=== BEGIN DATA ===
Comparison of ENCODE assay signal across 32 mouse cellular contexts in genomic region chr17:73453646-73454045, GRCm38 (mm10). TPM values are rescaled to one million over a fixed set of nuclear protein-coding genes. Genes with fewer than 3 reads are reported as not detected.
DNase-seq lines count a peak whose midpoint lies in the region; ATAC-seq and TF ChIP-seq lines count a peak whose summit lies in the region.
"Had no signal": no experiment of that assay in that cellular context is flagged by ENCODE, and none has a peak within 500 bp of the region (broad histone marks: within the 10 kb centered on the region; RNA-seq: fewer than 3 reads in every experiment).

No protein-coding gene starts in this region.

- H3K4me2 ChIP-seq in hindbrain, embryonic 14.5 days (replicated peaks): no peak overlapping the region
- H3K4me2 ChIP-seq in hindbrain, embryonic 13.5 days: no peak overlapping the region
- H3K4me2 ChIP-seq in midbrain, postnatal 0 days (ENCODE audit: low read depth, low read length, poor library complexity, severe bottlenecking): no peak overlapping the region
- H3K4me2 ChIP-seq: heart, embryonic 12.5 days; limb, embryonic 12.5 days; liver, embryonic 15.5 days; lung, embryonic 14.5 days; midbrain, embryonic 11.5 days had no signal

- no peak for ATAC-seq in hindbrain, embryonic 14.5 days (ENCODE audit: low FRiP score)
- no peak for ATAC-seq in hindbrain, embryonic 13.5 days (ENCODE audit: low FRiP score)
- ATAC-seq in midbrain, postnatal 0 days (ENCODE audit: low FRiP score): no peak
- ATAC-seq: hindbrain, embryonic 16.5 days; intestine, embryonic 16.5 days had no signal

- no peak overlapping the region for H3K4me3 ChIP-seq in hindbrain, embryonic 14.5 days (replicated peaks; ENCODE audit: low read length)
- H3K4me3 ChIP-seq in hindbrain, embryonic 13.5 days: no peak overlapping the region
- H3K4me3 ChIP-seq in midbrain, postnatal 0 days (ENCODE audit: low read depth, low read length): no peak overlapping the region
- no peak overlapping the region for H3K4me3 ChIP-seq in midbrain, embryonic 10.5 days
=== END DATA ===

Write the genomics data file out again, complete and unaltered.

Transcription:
Comparison of ENCODE assay signal across 32 mouse cellular contexts in genomic region chr17:73453646-73454045, GRCm38 (mm10). TPM values are rescaled to one million over a fixed set of nuclear protein-coding genes. Genes with fewer than 3 reads are reported as not detected.
DNase-seq lines count a peak whose midpoint lies in the region; ATAC-seq and TF ChIP-seq lines count a peak whose summit lies in the region.
"Had no signal": no experiment of that assay in that cellular context is flagged by ENCODE, and none has a peak within 500 bp of the region (broad histone marks: within the 10 kb centered on the region; RNA-seq: fewer than 3 reads in every experiment).

No protein-coding gene starts in this region.

- H3K4me2 ChIP-seq in hindbrain, embryonic 14.5 days (replicated peaks): no peak overlapping the region
- H3K4me2 ChIP-seq in hindbrain, embryonic 13.5 days: no peak overlapping the region
- H3K4me2 ChIP-seq in midbrain, postnatal 0 days (ENCODE audit: low read depth, low read length, poor library complexity, severe bottlenecking): no peak overlapping the region
- H3K4me2 ChIP-seq: heart, embryonic 12.5 days; limb, embryonic 12.5 days; liver, embryonic 15.5 days; lung, embryonic 14.5 days; midbrain, embryonic 11.5 days had no signal

- no peak for ATAC-seq in hindbrain, embryonic 14.5 days (ENCODE audit: low FRiP score)
- no peak for ATAC-seq in hindbrain, embryonic 13.5 days (ENCODE audit: low FRiP score)
- ATAC-seq in midbrain, postnatal 0 days (ENCODE audit: low FRiP score): no peak
- ATAC-seq: hindbrain, embryonic 16.5 days; intestine, embryonic 16.5 days had no signal

- no peak overlapping the region for H3K4me3 ChIP-seq in hindbrain, embryonic 14.5 days (replicated peaks; ENCODE audit: low read length)
- H3K4me3 ChIP-seq in hindbrain, embryonic 13.5 days: no peak overlapping the region
- H3K4me3 ChIP-seq in midbrain, postnatal 0 days (ENCODE audit: low read depth, low read length): no peak overlapping the region
- no peak overlapping the region for H3K4me3 ChIP-seq in midbrain, embryonic 10.5 days